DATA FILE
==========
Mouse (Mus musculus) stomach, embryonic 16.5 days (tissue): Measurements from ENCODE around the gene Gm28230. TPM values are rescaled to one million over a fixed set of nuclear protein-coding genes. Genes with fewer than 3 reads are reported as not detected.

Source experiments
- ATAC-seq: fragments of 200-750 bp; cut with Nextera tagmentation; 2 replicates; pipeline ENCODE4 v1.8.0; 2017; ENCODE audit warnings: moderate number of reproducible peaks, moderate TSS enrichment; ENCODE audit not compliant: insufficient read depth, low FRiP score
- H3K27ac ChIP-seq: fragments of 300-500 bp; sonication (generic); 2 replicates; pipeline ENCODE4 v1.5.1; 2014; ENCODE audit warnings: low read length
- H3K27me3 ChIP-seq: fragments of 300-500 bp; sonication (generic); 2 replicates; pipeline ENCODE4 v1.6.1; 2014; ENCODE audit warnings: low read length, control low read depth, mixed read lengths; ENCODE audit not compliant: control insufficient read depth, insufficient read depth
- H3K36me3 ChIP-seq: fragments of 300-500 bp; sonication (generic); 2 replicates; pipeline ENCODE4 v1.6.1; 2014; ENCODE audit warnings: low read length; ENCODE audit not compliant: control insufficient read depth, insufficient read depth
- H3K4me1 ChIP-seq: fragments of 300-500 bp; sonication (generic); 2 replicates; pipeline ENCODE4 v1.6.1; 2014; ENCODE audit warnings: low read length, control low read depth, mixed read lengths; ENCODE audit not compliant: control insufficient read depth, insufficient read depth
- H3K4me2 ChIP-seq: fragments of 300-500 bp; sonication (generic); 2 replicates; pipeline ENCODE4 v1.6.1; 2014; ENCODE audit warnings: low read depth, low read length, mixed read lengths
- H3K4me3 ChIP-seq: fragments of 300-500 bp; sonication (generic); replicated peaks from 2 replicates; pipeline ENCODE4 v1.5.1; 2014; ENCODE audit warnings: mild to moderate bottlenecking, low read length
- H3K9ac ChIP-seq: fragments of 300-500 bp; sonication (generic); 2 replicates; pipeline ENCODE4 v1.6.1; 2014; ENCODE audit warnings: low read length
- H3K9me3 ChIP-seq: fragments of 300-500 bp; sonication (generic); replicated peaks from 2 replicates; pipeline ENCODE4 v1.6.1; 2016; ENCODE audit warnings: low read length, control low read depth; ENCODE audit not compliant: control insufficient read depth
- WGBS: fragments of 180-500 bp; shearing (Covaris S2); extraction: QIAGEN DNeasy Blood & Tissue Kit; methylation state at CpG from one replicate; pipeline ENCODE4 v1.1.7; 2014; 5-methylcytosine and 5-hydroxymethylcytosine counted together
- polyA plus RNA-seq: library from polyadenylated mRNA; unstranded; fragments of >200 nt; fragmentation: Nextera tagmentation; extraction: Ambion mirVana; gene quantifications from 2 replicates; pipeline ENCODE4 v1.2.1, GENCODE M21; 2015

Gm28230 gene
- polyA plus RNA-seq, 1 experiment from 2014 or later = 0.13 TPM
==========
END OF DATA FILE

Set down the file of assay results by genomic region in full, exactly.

Mouse (Mus musculus) stomach, embryonic 16.5 days (tissue): Measurements from ENCODE around the gene Gm28230. TPM values are rescaled to one million over a fixed set of nuclear protein-coding genes. Genes with fewer than 3 reads are reported as not detected.

Source experiments
- ATAC-seq: fragments of 200-750 bp; cut with Nextera tagmentation; 2 replicates; pipeline ENCODE4 v1.8.0; 2017; ENCODE audit warnings: moderate number of reproducible peaks, moderate TSS enrichment; ENCODE audit not compliant: insufficient read depth, low FRiP score
- H3K27ac ChIP-seq: fragments of 300-500 bp; sonication (generic); 2 replicates; pipeline ENCODE4 v1.5.1; 2014; ENCODE audit warnings: low read length
- H3K27me3 ChIP-seq: fragments of 300-500 bp; sonication (generic); 2 replicates; pipeline ENCODE4 v1.6.1; 2014; ENCODE audit warnings: low read length, control low read depth, mixed read lengths; ENCODE audit not compliant: control insufficient read depth, insufficient read depth
- H3K36me3 ChIP-seq: fragments of 300-500 bp; sonication (generic); 2 replicates; pipeline ENCODE4 v1.6.1; 2014; ENCODE audit warnings: low read length; ENCODE audit not compliant: control insufficient read depth, insufficient read depth
- H3K4me1 ChIP-seq: fragments of 300-500 bp; sonication (generic); 2 replicates; pipeline ENCODE4 v1.6.1; 2014; ENCODE audit warnings: low read length, control low read depth, mixed read lengths; ENCODE audit not compliant: control insufficient read depth, insufficient read depth
- H3K4me2 ChIP-seq: fragments of 300-500 bp; sonication (generic); 2 replicates; pipeline ENCODE4 v1.6.1; 2014; ENCODE audit warnings: low read depth, low read length, mixed read lengths
- H3K4me3 ChIP-seq: fragments of 300-500 bp; sonication (generic); replicated peaks from 2 replicates; pipeline ENCODE4 v1.5.1; 2014; ENCODE audit warnings: mild to moderate bottlenecking, low read length
- H3K9ac ChIP-seq: fragments of 300-500 bp; sonication (generic); 2 replicates; pipeline ENCODE4 v1.6.1; 2014; ENCODE audit warnings: low read length
- H3K9me3 ChIP-seq: fragments of 300-500 bp; sonication (generic); replicated peaks from 2 replicates; pipeline ENCODE4 v1.6.1; 2016; ENCODE audit warnings: low read length, control low read depth; ENCODE audit not compliant: control insufficient read depth
- WGBS: fragments of 180-500 bp; shearing (Covaris S2); extraction: QIAGEN DNeasy Blood & Tissue Kit; methylation state at CpG from one replicate; pipeline ENCODE4 v1.1.7; 2014; 5-methylcytosine and 5-hydroxymethylcytosine counted together
- polyA plus RNA-seq: library from polyadenylated mRNA; unstranded; fragments of >200 nt; fragmentation: Nextera tagmentation; extraction: Ambion mirVana; gene quantifications from 2 replicates; pipeline ENCODE4 v1.2.1, GENCODE M21; 2015

Gm28230 gene
- polyA plus RNA-seq, 1 experiment from 2014 or later = 0.13 TPM